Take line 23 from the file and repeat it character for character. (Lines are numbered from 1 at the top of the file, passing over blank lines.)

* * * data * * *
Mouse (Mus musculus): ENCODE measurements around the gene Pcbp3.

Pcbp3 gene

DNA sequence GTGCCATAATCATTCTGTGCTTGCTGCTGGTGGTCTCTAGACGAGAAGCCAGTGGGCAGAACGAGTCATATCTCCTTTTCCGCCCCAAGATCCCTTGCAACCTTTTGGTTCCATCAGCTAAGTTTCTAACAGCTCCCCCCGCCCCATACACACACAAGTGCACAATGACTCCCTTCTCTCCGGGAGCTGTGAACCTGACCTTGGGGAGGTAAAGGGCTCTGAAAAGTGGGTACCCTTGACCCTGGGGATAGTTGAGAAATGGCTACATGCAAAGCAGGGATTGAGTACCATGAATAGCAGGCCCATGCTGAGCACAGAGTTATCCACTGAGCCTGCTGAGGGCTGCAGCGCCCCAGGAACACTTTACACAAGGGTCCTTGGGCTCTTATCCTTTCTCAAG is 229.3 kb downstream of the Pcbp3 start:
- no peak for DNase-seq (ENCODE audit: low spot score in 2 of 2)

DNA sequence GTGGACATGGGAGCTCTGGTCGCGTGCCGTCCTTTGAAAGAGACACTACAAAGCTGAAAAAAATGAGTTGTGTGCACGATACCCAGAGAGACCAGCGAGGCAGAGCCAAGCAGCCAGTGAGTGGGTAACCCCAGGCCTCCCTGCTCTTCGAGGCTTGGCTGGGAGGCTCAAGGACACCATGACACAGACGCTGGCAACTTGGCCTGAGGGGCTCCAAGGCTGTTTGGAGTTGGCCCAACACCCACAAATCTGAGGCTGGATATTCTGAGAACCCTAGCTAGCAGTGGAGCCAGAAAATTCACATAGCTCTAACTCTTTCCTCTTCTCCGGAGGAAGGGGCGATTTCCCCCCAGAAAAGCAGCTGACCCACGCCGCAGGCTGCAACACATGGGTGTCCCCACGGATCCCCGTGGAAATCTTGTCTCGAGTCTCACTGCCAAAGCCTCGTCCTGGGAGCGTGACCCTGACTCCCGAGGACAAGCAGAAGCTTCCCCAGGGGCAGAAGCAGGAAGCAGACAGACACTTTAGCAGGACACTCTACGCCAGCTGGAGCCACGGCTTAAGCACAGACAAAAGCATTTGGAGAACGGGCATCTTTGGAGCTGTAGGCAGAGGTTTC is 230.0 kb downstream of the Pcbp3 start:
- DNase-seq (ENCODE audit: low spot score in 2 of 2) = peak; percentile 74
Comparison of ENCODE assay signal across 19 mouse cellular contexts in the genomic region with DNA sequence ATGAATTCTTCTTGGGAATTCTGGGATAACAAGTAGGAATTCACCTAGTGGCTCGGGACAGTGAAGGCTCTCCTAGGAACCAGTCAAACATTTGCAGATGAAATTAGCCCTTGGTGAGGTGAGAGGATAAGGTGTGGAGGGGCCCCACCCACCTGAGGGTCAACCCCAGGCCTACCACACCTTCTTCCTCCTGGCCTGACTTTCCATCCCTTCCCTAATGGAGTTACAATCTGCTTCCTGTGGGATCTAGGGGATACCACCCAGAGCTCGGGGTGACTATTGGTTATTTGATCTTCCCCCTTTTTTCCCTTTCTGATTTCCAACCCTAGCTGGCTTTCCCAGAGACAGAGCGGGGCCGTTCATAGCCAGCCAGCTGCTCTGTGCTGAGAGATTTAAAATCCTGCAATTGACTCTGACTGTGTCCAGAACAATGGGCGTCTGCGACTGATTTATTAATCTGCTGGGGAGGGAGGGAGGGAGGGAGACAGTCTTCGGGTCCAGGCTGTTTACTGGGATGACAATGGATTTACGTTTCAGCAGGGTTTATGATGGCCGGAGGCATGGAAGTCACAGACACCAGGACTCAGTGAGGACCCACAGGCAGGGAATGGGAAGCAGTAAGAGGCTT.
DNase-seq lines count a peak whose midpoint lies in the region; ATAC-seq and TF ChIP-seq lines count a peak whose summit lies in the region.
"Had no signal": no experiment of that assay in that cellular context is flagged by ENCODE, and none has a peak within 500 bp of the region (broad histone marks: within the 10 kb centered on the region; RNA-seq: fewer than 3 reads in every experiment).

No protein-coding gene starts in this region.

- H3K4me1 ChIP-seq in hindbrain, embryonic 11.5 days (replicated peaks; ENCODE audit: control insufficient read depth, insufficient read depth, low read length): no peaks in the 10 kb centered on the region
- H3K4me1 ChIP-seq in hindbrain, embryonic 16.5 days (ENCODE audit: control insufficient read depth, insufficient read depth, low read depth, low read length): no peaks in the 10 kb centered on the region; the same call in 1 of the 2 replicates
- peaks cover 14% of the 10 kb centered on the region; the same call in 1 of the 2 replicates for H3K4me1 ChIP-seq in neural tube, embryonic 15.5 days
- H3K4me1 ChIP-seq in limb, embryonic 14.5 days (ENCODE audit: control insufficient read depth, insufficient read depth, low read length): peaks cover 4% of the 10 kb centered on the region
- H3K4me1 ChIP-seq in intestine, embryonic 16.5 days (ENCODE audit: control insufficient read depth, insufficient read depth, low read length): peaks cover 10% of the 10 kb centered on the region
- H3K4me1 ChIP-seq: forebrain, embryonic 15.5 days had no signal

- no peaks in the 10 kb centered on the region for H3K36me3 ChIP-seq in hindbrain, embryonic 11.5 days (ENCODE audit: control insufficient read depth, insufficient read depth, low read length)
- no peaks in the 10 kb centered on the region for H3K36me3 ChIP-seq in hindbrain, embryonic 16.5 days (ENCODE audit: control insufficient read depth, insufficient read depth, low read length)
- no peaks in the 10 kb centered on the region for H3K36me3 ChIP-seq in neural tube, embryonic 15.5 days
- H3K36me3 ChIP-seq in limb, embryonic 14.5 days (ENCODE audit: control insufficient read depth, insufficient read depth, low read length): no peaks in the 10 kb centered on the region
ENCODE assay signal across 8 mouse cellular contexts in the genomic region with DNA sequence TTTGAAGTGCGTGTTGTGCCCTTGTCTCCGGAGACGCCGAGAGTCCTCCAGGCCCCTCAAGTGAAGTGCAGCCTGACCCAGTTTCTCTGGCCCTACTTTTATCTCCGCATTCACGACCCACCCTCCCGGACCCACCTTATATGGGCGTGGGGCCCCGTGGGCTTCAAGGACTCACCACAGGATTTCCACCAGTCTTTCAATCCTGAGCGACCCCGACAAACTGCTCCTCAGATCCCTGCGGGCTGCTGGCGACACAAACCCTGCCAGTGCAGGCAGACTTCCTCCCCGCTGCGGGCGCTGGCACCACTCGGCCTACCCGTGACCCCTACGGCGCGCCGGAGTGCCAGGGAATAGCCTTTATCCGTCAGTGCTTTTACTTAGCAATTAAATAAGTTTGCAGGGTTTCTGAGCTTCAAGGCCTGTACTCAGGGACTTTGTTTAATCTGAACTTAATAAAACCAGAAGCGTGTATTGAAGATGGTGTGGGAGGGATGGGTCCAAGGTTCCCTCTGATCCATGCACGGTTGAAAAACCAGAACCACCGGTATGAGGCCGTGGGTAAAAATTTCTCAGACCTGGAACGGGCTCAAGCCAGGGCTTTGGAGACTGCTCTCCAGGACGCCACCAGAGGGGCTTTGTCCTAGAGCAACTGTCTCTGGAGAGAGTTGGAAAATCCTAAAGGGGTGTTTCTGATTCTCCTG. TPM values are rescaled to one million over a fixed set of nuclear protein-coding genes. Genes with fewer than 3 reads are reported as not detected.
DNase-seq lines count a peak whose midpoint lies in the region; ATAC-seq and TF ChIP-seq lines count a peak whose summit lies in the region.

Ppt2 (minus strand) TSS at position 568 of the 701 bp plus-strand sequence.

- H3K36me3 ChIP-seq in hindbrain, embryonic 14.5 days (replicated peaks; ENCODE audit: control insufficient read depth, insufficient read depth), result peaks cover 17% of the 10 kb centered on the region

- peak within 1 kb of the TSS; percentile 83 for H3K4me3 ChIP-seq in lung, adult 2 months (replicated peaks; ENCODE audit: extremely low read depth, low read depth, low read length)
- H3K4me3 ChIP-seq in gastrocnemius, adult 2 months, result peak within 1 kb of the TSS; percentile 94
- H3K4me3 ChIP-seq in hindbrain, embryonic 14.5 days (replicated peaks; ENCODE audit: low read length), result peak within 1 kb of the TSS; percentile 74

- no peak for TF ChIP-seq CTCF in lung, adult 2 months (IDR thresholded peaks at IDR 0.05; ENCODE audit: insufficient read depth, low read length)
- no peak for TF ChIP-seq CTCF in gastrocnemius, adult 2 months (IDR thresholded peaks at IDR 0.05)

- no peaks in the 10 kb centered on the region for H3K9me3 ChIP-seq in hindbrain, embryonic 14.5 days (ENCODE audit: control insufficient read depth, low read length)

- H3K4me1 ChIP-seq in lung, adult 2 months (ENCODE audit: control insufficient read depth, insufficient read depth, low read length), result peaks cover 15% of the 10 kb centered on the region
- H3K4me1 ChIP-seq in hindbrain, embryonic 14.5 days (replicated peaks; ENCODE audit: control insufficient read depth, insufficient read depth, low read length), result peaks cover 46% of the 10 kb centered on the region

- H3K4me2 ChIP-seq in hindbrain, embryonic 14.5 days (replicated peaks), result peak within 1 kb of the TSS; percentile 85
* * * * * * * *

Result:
Ppt2 (minus strand) TSS at position 568 of the 701 bp plus-strand sequence.